Zambian-owned Roland Tobacco company has the capacity to produce cigarette filters locally, says company division general manager Aliport Ngoma.
Mr Ngoma said the tobacco plant that was commissioned last week was capable of contributing to the country’s economic growth.
He said the plant would no longer waste forex, as was a case when they it imported some raw materials.
“The high excise duty was affecting investments in the upstream tobacco processing infrastructure in Zambia, and this time we will not be wasting forex on imports,” he said.
He said the company was set to establish Zambia’s first primary tobacco-processing plant to manufacture the “cut rag”, the form of tobacco used in cigarrette production locally.
Mr Ngoma said the achievement would see an increase in job creation which would uplift the livelihood of the local people.
“This project will stimulate business in Zambia to benefit the local people because all the materials which we used to import in the tobacco-processing will be manufactured in Zambia.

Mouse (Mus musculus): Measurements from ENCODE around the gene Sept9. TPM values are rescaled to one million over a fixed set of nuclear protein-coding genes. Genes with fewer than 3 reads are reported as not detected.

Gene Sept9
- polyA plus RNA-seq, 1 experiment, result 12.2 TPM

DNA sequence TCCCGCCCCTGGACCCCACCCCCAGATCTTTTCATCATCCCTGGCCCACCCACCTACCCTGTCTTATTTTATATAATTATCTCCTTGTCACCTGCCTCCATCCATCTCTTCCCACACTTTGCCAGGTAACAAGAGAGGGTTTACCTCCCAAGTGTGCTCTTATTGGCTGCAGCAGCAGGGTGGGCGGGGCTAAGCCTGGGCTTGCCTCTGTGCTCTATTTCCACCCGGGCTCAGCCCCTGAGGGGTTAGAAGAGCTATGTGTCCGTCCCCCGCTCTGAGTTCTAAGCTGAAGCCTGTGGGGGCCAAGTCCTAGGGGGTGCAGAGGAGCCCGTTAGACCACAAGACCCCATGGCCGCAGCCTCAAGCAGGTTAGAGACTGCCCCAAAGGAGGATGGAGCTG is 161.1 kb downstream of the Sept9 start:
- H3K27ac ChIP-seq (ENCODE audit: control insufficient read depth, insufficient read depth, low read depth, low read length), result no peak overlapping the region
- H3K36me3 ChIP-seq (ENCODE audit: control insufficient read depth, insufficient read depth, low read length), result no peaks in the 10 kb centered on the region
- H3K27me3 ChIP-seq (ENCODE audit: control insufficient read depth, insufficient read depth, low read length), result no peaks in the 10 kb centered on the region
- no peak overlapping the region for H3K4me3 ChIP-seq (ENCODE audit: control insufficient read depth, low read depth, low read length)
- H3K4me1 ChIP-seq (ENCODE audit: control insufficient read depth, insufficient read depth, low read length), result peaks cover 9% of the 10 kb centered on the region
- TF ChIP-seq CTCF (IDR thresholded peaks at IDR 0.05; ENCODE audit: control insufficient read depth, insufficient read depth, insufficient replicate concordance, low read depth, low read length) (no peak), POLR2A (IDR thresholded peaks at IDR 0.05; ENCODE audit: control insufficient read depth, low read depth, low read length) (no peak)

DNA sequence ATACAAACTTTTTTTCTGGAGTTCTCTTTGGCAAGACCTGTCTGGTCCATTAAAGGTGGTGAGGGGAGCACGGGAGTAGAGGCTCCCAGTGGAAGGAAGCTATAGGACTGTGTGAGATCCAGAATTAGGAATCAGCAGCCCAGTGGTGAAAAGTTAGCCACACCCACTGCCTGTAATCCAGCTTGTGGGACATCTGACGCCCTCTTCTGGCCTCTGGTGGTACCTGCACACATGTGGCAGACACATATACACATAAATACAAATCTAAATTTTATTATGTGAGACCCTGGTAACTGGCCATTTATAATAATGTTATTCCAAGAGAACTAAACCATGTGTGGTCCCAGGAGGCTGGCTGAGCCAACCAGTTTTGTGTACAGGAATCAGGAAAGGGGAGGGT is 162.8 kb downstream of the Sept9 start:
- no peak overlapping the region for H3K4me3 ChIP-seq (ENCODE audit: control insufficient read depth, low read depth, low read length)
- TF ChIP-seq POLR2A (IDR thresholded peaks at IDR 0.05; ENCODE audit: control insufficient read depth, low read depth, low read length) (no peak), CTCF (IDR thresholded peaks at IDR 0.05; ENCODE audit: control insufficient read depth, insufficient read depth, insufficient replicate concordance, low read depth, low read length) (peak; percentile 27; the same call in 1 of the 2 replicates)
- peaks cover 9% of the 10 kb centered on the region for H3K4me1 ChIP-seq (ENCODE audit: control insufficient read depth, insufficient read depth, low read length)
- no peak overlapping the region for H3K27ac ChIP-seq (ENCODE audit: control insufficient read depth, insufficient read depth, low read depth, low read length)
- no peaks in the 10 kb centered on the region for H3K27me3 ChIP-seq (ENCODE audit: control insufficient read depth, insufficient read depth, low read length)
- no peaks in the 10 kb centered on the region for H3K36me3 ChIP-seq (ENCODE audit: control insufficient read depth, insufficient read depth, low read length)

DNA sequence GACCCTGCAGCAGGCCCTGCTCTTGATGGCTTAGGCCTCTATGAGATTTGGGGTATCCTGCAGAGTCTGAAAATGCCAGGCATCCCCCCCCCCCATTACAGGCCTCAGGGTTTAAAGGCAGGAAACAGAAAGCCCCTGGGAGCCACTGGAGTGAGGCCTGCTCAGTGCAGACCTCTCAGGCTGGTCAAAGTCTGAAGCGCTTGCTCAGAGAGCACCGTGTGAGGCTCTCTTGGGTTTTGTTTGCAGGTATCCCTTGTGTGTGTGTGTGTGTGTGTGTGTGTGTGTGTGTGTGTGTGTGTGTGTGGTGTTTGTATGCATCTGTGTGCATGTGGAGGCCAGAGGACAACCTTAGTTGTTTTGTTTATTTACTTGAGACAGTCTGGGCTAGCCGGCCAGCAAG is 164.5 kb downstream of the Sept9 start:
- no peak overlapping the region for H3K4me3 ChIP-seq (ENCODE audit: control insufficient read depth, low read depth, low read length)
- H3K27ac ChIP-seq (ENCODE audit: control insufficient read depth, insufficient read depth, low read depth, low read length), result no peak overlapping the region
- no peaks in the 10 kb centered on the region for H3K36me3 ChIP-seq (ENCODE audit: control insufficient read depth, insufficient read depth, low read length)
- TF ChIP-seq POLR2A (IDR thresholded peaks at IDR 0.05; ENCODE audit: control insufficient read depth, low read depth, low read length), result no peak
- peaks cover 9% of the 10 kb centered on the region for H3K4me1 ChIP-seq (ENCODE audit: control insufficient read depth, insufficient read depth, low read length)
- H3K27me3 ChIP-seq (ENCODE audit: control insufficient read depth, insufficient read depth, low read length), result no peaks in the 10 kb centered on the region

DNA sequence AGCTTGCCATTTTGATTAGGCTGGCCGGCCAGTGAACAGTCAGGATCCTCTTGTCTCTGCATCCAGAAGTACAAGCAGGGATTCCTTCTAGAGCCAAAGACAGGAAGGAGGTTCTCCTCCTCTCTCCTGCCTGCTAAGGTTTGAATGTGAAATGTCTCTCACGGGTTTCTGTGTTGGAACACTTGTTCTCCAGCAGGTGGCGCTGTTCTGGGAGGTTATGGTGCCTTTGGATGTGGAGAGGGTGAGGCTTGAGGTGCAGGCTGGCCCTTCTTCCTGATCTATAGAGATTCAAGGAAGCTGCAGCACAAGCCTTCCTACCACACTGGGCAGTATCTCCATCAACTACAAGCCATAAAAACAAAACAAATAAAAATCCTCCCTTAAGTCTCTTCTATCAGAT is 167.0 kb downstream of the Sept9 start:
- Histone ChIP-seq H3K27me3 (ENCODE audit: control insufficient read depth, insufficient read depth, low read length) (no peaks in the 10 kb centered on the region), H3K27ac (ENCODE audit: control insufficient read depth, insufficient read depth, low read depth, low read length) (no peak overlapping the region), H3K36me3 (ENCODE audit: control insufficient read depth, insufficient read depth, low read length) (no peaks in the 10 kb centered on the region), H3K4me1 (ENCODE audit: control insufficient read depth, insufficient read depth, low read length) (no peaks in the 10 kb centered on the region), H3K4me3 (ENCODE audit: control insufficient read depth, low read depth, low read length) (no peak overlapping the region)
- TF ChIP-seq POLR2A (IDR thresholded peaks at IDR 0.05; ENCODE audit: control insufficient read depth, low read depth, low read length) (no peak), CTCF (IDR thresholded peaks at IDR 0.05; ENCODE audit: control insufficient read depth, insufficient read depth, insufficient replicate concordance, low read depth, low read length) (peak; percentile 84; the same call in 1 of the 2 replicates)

“When we expand our plant we are capable of locally producing cigarette filters and this is a milestone to the economic growth of Zambia,” he said.
Mr Ngoma said the future of the Zambian tobacco farmer would be more assured with such local tobacco processing facilities, which were currently non-existent.
Roland Tobacco was currently producing about two billion cigarettes a year which was about twice the cigarrettes sold in Zambia annually. “Zambia can produce some of the finest tobacco in the world, but most of it is exported in its unprocessed form, and with such an investment everything could be done locally to create jobs for the majority poor,” he said.
Mr Ngoma said his company planned to export cigarettes to the SADC and COMESA as well as other African markets.
The company is investing in a US$20 million for the expansion of the primary tobacco processing plant in Zambia.